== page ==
18 Using Wiki in the Classroom Educational benefits: – Teachers can invite contributors/editors from outside of the class. – Students can demonstrate work over time (deters online plagiarism). – Facilitates student construction of knowledge.

19 Student Wiki Use: Dr. Steve’s Personal Research Students are: – Excited to try the new technology. – Excited about producing a meaningful, usable product (being producers of information). – Appreciate a break from traditional assignment formats.

20 When Creating a Wiki 1.Add your material. – In addition to text, you can add links, files, graphics, and much more! 2.Help to edit/organize the material. – Help make the page look like one cohesive document vs. a collection of individual contributions.

21 Using a Course Wiki Let’s explore how to use a Wiki in education. Sections 1 & 2 Pennsylvania Facts Music Methods Wiki

22 Wiki Assignment In class in Mod 1, we stated that many hot topics in the field of education deal with technology. From the list of online educational technology journals provided, select and read one article that describes a current important topic in educational technology. In your own words, briefly (in one paragraph) describe the issue and its significance to education (e.g., how might it might affect students and/or teachers). Add this information to this Wiki. Then, as a group, let's organize the page so that it provides a cohesive list of hot topics in educational technology.

23 Orientation to Wiki Blackboard – In Blackboard, find our Wiki in module 2. – Let’s get a Wiki orientation. Group Activity Blackboard Wiki

24 Blog: First and Very Versatile Web 2.0 Tool

25 Blogs blog: Shortened form of the word weblog. Blogs are Web-based journal pages which are added one at a time, with the most recent on top. Blog posts normally allow readers (many times members) to comment on each post, opening the possibility for dialogue.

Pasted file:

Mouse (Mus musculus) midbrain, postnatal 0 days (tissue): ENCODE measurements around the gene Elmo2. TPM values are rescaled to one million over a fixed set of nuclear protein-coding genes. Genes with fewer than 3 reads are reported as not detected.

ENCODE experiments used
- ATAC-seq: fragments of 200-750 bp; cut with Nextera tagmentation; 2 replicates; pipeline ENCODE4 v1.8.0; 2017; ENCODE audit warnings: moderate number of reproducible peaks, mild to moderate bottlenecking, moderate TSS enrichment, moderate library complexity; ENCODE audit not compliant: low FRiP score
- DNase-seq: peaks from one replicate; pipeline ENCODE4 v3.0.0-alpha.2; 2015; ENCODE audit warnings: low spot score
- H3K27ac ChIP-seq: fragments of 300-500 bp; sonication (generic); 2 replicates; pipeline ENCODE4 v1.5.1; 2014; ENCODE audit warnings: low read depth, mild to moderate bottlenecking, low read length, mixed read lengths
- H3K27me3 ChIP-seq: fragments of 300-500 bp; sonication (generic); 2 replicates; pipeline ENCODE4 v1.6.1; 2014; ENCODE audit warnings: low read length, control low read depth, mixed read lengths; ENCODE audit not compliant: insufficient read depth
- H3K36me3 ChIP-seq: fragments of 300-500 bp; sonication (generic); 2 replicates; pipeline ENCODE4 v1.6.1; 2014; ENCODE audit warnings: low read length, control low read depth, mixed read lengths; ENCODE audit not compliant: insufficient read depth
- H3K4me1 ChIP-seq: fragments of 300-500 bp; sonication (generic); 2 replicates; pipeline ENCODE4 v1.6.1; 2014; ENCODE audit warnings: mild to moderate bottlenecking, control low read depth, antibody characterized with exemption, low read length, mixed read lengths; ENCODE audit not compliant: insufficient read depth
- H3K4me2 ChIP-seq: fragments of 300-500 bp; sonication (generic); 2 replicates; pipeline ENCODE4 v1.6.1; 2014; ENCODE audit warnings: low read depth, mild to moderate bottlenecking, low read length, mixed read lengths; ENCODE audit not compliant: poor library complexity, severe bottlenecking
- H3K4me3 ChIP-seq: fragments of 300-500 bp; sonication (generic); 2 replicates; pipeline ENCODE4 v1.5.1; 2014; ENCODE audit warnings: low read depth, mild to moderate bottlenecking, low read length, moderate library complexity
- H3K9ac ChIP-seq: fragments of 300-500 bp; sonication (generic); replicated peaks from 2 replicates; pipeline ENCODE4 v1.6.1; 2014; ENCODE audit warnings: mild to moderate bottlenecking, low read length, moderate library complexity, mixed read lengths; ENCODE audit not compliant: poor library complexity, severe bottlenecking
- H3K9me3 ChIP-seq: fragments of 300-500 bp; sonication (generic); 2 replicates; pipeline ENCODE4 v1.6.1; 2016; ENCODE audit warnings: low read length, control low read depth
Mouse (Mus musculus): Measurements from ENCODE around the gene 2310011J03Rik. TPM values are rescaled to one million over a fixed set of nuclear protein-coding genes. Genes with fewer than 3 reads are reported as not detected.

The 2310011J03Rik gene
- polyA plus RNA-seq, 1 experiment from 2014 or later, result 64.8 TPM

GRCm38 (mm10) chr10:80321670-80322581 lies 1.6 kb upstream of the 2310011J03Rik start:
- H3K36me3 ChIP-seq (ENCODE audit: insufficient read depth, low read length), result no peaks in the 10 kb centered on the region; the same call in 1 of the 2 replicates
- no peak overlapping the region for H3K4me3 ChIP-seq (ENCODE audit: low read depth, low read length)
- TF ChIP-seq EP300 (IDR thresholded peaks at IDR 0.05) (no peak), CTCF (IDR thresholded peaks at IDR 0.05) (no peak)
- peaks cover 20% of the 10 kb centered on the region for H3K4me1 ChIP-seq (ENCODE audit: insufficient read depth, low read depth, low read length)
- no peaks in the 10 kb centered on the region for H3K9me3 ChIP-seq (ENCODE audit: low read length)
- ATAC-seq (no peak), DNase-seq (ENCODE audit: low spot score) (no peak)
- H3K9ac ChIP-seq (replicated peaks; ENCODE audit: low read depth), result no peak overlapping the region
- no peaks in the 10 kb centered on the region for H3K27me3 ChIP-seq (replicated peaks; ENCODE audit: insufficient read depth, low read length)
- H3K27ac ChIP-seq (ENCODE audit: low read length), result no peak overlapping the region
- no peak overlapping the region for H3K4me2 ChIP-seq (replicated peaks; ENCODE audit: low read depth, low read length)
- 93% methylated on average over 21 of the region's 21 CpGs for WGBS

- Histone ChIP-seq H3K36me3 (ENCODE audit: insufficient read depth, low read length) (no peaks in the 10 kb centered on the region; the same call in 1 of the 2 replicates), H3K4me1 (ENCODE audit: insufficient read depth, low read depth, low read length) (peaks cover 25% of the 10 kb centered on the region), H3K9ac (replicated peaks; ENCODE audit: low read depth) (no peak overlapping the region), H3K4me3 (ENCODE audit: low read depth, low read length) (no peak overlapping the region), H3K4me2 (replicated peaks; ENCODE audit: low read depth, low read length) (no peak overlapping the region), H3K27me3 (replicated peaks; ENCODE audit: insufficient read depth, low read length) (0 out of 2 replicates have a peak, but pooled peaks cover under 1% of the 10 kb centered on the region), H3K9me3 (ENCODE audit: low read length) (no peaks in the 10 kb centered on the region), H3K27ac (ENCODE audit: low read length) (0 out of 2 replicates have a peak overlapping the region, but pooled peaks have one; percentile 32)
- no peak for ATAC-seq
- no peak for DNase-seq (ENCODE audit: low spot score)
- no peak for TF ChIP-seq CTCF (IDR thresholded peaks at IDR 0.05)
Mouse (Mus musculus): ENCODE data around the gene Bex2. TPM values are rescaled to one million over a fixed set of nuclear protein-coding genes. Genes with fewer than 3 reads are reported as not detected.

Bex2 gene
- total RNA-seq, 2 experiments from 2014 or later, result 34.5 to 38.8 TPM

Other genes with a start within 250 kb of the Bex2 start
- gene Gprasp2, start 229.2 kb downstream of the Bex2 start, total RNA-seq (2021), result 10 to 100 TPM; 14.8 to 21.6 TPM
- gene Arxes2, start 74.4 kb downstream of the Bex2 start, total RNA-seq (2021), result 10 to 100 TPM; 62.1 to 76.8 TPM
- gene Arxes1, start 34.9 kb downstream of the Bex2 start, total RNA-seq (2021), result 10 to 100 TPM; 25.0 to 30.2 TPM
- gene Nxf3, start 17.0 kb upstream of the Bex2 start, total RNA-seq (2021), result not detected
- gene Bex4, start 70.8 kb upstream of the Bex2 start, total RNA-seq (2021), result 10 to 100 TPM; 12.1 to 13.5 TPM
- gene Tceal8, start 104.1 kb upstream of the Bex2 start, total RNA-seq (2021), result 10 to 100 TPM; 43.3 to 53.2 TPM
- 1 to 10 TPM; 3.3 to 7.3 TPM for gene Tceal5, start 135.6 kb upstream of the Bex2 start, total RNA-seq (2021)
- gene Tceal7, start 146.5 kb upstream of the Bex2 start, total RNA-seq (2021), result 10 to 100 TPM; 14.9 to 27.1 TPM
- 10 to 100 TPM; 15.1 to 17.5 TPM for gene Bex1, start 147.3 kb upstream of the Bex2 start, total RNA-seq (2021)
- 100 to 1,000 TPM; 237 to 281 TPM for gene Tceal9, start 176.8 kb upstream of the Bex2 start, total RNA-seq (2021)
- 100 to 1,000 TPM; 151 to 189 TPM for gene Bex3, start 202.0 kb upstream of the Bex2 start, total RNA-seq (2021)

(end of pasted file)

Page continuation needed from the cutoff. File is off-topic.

26 How Are Blogs Being Used? Provide content/news/information. Update information on software/hardware products. Allow people to interact with the news. One Teacher’s blog Citizens VoiceTimes Leader

27 Ways to Use Blogs Students can: – Post material to show/document their progress on a project. – Post material that they learn as they research a topic. – Make comments about each other’s writing/work (peer reviews). Promotes critical, analytical, and reflective thinking.

28 Ways to Use Blogs Teachers can: – Create a online book discussion. – Have students reflect on progress of a project- based learning activity. – Post examples of student work for parents. – Build a class newsletter. – Have students comment on news items or issues. (Richardson, 2009)

29 Teachers and Blogs Writing Assignment ends. Monologue. Thesis. Written for teacher. Blogs Blog continues. Conversation. Synthesis. Written for world. Blogs allow a teacher to teach new writing skills, support Constructivist learning, support reflection, and support social interaction.

30 How Are Blogs Used in Education? In a small group, examine one of the blogs at the following link and determine how blogs are being used in the classroom. Educational Blogs To Investigate Group Activity

31 Blog Assignment On a personal blog in Blackboard, respond with your reactions to 5 Websites/apps that are listed. For each of the Websites/apps, make a separate blog post (for a total of 5 blog posts). In each blog post, briefly describe/tell: – What capability does the Website/app offer? – How might you use this tool in the classroom with your students? – What are your thoughts or evaluation of the tool?

32 Review Read/write Web 2.0 revolution! Considered these technologies: – Wiki. – Blog. Will look at these technologies later: – Podcast. We will be examining and experimenting more with these technologies in other modules throughout the course.